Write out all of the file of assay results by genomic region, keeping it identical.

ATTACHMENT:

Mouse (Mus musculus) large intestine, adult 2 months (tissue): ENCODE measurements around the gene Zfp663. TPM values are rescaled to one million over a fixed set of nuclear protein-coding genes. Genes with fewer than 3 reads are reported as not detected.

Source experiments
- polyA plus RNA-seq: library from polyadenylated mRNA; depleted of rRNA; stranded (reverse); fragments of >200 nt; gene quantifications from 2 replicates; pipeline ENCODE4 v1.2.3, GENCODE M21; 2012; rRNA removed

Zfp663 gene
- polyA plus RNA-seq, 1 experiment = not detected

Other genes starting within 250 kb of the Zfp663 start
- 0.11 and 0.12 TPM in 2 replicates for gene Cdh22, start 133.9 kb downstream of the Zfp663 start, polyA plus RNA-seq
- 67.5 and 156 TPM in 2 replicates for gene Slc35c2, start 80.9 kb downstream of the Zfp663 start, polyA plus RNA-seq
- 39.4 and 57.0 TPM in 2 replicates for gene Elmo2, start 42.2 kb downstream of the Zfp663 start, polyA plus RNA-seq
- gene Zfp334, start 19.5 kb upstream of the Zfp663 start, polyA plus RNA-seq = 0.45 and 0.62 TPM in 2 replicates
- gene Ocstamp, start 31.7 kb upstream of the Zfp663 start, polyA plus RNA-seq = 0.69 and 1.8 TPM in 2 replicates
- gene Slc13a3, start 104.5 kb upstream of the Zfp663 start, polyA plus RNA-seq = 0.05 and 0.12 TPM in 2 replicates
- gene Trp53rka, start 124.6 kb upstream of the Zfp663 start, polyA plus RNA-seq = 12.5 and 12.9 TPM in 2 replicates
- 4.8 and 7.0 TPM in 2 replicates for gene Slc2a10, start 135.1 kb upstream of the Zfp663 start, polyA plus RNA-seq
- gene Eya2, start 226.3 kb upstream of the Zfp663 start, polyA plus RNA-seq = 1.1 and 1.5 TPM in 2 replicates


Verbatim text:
Mouse (Mus musculus) large intestine, adult 2 months (tissue): ENCODE measurements around the gene Zfp663. TPM values are rescaled to one million over a fixed set of nuclear protein-coding genes. Genes with fewer than 3 reads are reported as not detected.

Source experiments
- polyA plus RNA-seq: library from polyadenylated mRNA; depleted of rRNA; stranded (reverse); fragments of >200 nt; gene quantifications from 2 replicates; pipeline ENCODE4 v1.2.3, GENCODE M21; 2012; rRNA removed

Zfp663 gene
- polyA plus RNA-seq, 1 experiment = not detected

Other genes starting within 250 kb of the Zfp663 start
- 0.11 and 0.12 TPM in 2 replicates for gene Cdh22, start 133.9 kb downstream of the Zfp663 start, polyA plus RNA-seq
- 67.5 and 156 TPM in 2 replicates for gene Slc35c2, start 80.9 kb downstream of the Zfp663 start, polyA plus RNA-seq
- 39.4 and 57.0 TPM in 2 replicates for gene Elmo2, start 42.2 kb downstream of the Zfp663 start, polyA plus RNA-seq
- gene Zfp334, start 19.5 kb upstream of the Zfp663 start, polyA plus RNA-seq = 0.45 and 0.62 TPM in 2 replicates
- gene Ocstamp, start 31.7 kb upstream of the Zfp663 start, polyA plus RNA-seq = 0.69 and 1.8 TPM in 2 replicates
- gene Slc13a3, start 104.5 kb upstream of the Zfp663 start, polyA plus RNA-seq = 0.05 and 0.12 TPM in 2 replicates
- gene Trp53rka, start 124.6 kb upstream of the Zfp663 start, polyA plus RNA-seq = 12.5 and 12.9 TPM in 2 replicates
- 4.8 and 7.0 TPM in 2 replicates for gene Slc2a10, start 135.1 kb upstream of the Zfp663 start, polyA plus RNA-seq
- gene Eya2, start 226.3 kb upstream of the Zfp663 start, polyA plus RNA-seq = 1.1 and 1.5 TPM in 2 replicates